I am healed by the message in John’s story, because the story invites us in. We weren’t there. We didn’t see. We are all like Thomas. We are included in the story that we often feel left out of. We’re encouraged to see, hear, touch, smell, and taste. It’s understood that we will have doubt and be skeptical. We are not rebuked–we are blessed with wholeness, too.

On Tuesday, at Won Buddhist Temple the silence was a blessed wholeness.

buddhist2I could even hear the breathing of the person next to me.

Once the chanting started, the silence remained in my mind. The prayer bowl resonated all the way through the wooden floor.

buddhist1

That afternoon, the Wisconsin students carried signs protesting gun violence in Philadelphia: Stop straw buying! Halt illegal gun sales!

SAMSUNG

They stood on Torresdale Ave. and hundreds of cars passed, honking their loud approval. The students even engaged the gun shop owner in conversation.

At Philly food SHARE’s warehouse, near the East Falls section of Philadelphia, the students packed boxes full of perishables and organized shipments for soup kitchens and shelters.

phillyshare

On the decorated walls were murals and their motto:

“Do Good. Feel Good. Eat Good.”
phillyshare2

On Thursday, snow was on the ground and a chill was in the air. But the students were enthused to be in West Philadelphia to work with Urban Tree Connection.
SAMSUNG urbantree2They cleaned up trash, removed dead brush and prepared the vacant lot to become an urban garden–a safe and functional place that could inspire and promote positive human interaction.

SAMSUNGOn Thursday evening, at the Mosque of Shaikh M. R. Bawa Muhaiyaddeen, a Sufi community, our mouths were filled with food.
bawa

One of the Muslim student leaders led us in the ritual of ablutions.

ablutions2The water trickled down our arms and covered our feet, refreshing us.

ablutions

Another female Muslim student from Saudi Arabia carefully and patiently helped others put on their head scarves.

scarves2 scarves

Upstairs in the mosque, the prayers began to echo.

Bowing, hands in the air. Arabic prayer-songs. Embraces.

mosque2

On Friday, we journeyed to the University of Temple part of Broad Street and visited the Church of the Advocate; immediately, our senses were overwhelmed by the Gothic cathedral and the artwork everywhere.
SAMSUNG advocate2 SAMSUNGBut our noses told us something else was going on in the kitchen. Church of the Advocate serves an average of 1,000 people each month, Monday- Friday. Anyone can get a hot meal. One man, proud of this effort and grateful for it, stood outside in the cold and shook all 50 hands in our group, asking each person’s name.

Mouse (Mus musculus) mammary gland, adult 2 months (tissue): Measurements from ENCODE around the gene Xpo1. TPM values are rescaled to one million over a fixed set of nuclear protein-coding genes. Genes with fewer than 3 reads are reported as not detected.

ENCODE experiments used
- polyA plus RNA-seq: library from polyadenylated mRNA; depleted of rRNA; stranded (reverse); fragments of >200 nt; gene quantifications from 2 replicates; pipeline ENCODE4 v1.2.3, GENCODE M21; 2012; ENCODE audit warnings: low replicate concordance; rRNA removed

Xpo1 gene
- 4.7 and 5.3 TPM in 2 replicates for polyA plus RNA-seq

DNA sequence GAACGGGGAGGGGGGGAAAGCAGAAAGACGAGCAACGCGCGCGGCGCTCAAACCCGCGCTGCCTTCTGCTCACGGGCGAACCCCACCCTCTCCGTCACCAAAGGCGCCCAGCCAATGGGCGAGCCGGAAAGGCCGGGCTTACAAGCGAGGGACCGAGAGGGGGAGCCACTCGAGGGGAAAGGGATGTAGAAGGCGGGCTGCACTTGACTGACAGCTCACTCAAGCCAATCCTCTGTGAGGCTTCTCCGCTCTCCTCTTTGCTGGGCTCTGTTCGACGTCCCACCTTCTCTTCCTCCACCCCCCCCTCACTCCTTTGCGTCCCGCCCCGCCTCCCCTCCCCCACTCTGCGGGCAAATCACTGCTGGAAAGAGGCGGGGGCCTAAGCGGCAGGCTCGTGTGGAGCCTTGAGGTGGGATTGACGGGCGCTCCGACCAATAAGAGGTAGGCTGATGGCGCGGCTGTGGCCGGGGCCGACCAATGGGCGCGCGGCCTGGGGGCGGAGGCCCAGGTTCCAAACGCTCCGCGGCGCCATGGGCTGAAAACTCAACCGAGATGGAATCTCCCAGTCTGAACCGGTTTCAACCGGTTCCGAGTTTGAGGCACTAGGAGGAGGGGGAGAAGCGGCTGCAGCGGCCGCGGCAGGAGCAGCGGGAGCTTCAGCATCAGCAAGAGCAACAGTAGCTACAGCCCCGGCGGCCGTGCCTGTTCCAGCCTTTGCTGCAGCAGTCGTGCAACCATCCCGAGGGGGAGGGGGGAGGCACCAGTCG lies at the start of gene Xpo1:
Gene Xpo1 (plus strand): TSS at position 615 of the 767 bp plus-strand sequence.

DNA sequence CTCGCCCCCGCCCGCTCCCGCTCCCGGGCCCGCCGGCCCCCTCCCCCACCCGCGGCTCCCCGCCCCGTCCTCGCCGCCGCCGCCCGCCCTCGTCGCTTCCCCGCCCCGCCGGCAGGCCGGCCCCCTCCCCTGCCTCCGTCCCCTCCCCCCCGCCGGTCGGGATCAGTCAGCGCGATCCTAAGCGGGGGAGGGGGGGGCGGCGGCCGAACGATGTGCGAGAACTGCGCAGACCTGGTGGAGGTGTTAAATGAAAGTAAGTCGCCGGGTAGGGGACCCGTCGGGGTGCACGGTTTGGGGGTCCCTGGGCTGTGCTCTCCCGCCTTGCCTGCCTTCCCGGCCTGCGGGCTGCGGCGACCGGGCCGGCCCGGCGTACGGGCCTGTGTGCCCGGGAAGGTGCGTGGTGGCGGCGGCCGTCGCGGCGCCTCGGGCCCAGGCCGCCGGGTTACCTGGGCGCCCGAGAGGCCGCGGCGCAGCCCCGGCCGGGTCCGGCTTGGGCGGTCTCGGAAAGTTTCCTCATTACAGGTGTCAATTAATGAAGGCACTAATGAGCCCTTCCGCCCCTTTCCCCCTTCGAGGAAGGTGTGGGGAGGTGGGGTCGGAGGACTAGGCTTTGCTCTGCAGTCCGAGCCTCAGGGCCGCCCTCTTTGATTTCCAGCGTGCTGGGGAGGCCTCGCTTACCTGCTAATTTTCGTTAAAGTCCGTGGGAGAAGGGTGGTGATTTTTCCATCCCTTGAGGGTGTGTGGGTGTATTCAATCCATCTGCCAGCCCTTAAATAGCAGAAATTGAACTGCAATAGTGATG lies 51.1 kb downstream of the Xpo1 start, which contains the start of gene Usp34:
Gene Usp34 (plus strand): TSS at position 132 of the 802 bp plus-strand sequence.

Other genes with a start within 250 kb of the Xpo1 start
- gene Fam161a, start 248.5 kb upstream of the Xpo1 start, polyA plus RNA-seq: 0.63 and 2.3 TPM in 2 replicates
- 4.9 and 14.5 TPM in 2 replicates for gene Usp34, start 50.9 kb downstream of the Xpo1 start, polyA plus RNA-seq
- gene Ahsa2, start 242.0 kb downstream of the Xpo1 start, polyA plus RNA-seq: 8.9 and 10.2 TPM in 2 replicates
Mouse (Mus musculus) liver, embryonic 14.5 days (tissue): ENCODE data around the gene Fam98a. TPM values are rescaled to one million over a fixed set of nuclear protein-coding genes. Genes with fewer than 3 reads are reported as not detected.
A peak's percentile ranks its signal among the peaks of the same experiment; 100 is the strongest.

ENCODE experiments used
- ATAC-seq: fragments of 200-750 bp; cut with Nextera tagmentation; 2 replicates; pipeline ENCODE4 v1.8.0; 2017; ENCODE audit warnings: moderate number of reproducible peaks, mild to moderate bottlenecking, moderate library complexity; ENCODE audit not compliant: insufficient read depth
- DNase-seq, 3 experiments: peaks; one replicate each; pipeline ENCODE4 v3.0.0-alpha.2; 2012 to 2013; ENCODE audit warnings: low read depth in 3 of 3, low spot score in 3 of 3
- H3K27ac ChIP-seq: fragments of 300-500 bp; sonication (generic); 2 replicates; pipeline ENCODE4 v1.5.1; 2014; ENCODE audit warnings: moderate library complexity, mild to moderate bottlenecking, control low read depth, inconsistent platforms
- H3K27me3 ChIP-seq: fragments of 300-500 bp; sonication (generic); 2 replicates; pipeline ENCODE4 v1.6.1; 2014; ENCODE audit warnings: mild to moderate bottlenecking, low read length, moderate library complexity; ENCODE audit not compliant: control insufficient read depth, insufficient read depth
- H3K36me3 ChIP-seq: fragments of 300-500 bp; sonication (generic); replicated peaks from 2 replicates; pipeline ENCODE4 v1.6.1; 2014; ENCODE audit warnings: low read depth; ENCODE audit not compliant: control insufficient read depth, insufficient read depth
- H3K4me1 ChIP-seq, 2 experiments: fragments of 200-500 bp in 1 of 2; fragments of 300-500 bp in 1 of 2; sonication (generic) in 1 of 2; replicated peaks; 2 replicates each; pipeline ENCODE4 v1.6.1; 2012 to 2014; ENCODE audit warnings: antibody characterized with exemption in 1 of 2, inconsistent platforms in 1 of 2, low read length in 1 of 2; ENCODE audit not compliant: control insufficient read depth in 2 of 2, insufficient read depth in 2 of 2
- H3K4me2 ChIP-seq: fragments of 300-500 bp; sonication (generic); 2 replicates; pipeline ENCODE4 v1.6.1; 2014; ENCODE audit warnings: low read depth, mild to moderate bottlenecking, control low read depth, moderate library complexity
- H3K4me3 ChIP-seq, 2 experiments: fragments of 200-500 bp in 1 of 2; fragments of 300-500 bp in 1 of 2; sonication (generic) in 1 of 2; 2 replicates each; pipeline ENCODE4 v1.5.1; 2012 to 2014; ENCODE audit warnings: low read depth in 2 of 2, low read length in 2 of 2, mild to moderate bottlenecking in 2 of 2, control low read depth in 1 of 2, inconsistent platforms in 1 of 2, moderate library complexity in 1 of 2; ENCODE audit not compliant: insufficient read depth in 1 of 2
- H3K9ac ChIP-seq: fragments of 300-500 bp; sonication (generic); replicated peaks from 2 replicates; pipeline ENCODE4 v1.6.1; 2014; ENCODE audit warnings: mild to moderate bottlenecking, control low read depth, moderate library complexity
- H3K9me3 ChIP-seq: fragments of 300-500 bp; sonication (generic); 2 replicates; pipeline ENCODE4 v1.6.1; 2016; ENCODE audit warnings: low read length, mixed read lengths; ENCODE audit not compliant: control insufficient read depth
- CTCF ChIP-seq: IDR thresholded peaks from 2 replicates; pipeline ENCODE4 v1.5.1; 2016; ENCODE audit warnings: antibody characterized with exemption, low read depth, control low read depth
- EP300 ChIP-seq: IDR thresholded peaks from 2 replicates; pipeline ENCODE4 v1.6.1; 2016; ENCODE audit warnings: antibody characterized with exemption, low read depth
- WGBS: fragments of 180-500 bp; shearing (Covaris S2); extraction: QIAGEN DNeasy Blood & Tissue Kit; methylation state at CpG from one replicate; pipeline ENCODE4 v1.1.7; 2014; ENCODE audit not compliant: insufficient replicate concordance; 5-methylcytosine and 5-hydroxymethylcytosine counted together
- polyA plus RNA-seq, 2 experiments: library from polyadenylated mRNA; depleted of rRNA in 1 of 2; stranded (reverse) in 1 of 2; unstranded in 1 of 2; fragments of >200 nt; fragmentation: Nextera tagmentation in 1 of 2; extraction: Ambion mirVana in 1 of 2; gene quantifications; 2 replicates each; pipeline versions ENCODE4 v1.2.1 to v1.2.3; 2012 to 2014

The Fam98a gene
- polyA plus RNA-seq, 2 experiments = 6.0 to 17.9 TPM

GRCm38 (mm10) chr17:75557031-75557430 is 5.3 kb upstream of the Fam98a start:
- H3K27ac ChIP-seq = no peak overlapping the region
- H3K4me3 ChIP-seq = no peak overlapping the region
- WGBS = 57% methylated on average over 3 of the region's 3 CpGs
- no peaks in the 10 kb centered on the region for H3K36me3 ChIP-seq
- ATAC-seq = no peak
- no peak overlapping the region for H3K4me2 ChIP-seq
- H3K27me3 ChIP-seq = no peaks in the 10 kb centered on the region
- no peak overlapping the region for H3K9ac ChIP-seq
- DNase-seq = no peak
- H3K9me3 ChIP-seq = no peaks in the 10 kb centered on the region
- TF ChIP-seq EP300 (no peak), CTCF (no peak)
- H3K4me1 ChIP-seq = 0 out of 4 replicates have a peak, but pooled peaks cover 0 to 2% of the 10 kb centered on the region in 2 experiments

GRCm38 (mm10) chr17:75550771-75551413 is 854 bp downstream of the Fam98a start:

The chef and volunteers in the kitchen laughed as they shared about their work.

advocate3

We smelled the food.

Then we smelled cleaning supplies.

SAMSUNG

We found ourselves in the Gothic sanctuary once again—this time helping their sexton to clean.

That evening, at the Baha’i Center of Philadelphia, we sat at the table to eat and talk. Devotions began and people of different ages read sacred scriptures. A song and then a prayer.

bahai

And plenty of laughter. Stories. Embraces and pictures.

smiles smiles2Smiles.

smiles4 smiles3

 Our last gathering as a whole group was on Saturday afternoon at St. Barbara’s Catholic Church, before the long bus trip to Wisconsin. A closing time of sharing and challenge and reflection. Some students verbally shared how they expected to use their new-found understandings to be leaders or to stand up for others. Some shared that their experiences were transcendent, powerful, even life-changing. Embraces and pictures and laughter and some tears.

closing2 closing

Friends, this experience has left me wondering:

What would it be like if we started acting more like Thomas?

What if we expected more out of our sacred stories and our religious practices?

What if we see, hear, touch, smell, taste, and live our sacred stories?

What if we choose to encounter and engage people who are different?

What if this Jesus, who taught that God’s Spirit was in everyone; who taught that forgiveness was given to us and required of us; what if this Jesus, who offered wholeness, even to the ones who still doubted and needed to touch, see, hear, taste, and smell; what if this Jesus were real in our stories and in our lives?

What if sacred stories became part of our stories?

What if we expected more out of our faith practice—that it would actually make us better people?

May it be so.


[1] What is Pluralism? Diane Eck.

Tag Cloud

My Journey 2 My Peace

Overcoming Anxiety and learning to live Positively

Deeper in me than I

eloquia oris mei et meditatio cordis mei

Mind Squirrels

Ideas that Work

Silence Teaches Us Who We Are

Silence, Centering Prayer, Contemplative Prayer, Jesus, God, and Life.

Casa HOY

On the road to change the world...

myrandomuniverse

a philosophical, analytic, occasionally snarky but usually silly look at the thoughts that bounce around....

"Journey into America" documentary

Produced by Akbar Ahmed

Interfaith Crossing

|||||||||||||||||||||||||||||||||||||||||||||||||||||||||||||||||||||||

Prussel's Pearls

An Actor's Spiritual Journey

The Theological Commission's Grand, Long-Awaited Experiment

Modeling Civility Amidst Theological Diversity

a different order of time

the work of a pastor

learn2practice

mood is followed by action

Imago Scriptura

Images & Thoughts from a Christian, Husband, Father, Pastor

the living room.

117 5th Street, Valley Junction__HOURS: M 9-5, TW 7-7, TH 7-9, F 7-7, S 8-5, S 9-4

the view from 2040

theological education for the 21st century